</div>RadiborSat, 09 Aug 2014 21:57:53 GMTNew Post: Performance - arrays vs library 20140809095753PNew Post: Performance - arrays vs libraryhttp://mathnetnumerics.codeplex.com/discussions/560522<div style="line-height: normal;">In general Math.NET cannot really be much faster than 1D-arrays in such algorithms, but it may be faster than 2D-arrays as used here (which are less optimized in .Net). I ran a few benchmarks (without profiling), some of my findings:<br />
<br />
A) Both variants can be made significantly faster (the same way) by reusing the extracted row vectors <code>mat.[i,*]</code> in the other loop and <code>mat.[j,*]</code> in the inner loop.<br />
<br />
B) I've added locally (not in mainline yet) a Fold2 method to the vectors, bringing us very close to the array version (~4% slower on my machine). However, the way our F# extensions convert the F# functions to .Net Func delegates seems not to optimize away properly, leaving us with some overhead (~8% slower to use Vector.fold2 instead of Vector's new Fold2 method directly). Hopefully this can be improved somehow, by converting or rewriting instead of wrapping the lambda.<br />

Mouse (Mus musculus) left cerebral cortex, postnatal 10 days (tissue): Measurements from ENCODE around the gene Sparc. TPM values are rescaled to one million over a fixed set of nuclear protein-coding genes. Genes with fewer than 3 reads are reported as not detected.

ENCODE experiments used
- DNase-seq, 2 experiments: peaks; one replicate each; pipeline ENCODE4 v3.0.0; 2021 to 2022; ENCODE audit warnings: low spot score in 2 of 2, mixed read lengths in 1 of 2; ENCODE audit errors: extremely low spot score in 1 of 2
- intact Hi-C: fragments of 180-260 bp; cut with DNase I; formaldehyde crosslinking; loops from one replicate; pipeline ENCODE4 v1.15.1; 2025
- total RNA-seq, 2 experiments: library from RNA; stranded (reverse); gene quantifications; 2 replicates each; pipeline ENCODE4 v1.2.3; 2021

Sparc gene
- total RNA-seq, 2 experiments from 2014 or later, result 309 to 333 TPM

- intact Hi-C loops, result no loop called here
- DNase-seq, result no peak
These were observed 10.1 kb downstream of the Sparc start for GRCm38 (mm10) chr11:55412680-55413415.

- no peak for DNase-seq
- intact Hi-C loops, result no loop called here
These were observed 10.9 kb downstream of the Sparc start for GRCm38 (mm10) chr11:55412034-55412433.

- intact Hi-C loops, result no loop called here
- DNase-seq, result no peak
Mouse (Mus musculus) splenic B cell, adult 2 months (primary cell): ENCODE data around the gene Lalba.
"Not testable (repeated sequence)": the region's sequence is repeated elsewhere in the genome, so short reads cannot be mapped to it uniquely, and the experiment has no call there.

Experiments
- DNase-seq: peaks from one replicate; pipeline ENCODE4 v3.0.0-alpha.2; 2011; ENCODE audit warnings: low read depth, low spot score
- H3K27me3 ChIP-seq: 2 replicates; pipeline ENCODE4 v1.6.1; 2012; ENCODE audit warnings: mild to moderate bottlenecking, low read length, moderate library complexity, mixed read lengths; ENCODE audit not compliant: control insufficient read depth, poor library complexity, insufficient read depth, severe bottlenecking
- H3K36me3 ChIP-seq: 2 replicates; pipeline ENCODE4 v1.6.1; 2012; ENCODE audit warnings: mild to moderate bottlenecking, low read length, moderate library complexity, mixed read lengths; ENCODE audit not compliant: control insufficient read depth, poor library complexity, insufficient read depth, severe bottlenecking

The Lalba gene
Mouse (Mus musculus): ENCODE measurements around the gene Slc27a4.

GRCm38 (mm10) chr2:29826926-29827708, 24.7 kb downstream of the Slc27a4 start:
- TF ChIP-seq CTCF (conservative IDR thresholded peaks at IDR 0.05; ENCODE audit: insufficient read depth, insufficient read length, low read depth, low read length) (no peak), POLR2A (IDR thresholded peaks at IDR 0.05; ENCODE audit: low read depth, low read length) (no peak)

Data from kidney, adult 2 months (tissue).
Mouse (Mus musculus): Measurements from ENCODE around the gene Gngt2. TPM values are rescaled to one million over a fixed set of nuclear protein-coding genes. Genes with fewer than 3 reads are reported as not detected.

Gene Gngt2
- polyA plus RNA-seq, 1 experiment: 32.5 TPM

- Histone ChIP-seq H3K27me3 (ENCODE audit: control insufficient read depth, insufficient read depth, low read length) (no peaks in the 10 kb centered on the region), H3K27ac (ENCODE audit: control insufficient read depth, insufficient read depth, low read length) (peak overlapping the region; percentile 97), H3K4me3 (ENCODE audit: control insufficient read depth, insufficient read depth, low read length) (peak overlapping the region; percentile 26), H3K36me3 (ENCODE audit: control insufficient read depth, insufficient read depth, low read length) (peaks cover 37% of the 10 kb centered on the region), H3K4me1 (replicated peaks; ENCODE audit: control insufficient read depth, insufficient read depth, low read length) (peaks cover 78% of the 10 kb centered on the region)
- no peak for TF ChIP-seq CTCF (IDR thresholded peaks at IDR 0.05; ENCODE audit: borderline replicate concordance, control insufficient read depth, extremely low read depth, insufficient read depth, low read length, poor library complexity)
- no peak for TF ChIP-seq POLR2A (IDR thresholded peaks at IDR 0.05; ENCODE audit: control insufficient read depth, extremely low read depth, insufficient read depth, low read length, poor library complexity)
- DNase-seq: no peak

<br />
C) Very small improvement by writing <code>let av = mati.Map2((fun x y -> (x + y) / 2.0), matj)</code> instead of <code>let av = (mati + matj) / 2.0</code>. Using the method instead of the F# extension for the same reason as in B).<br />
<br />
D) Very small improvement by transposing the matrix in the beginning and extracting column vectors instead of row vectors (dense matrices are column-major).<br />
<br />
E) The definition of kld is a bit confusing in js_distance2 as a is actually the state, b is the first vector and it returns a function from the second vector to the scalar result. I assume it should actually be <code>let kld a b = Array.fold2 (fun acc p q -> if p = 0.0 || q = 0.0 then acc else acc + log(p / q) * p) 0.0 a b</code>, and the first argument <code>0.0</code> dropped when it is called in the second last name?<br />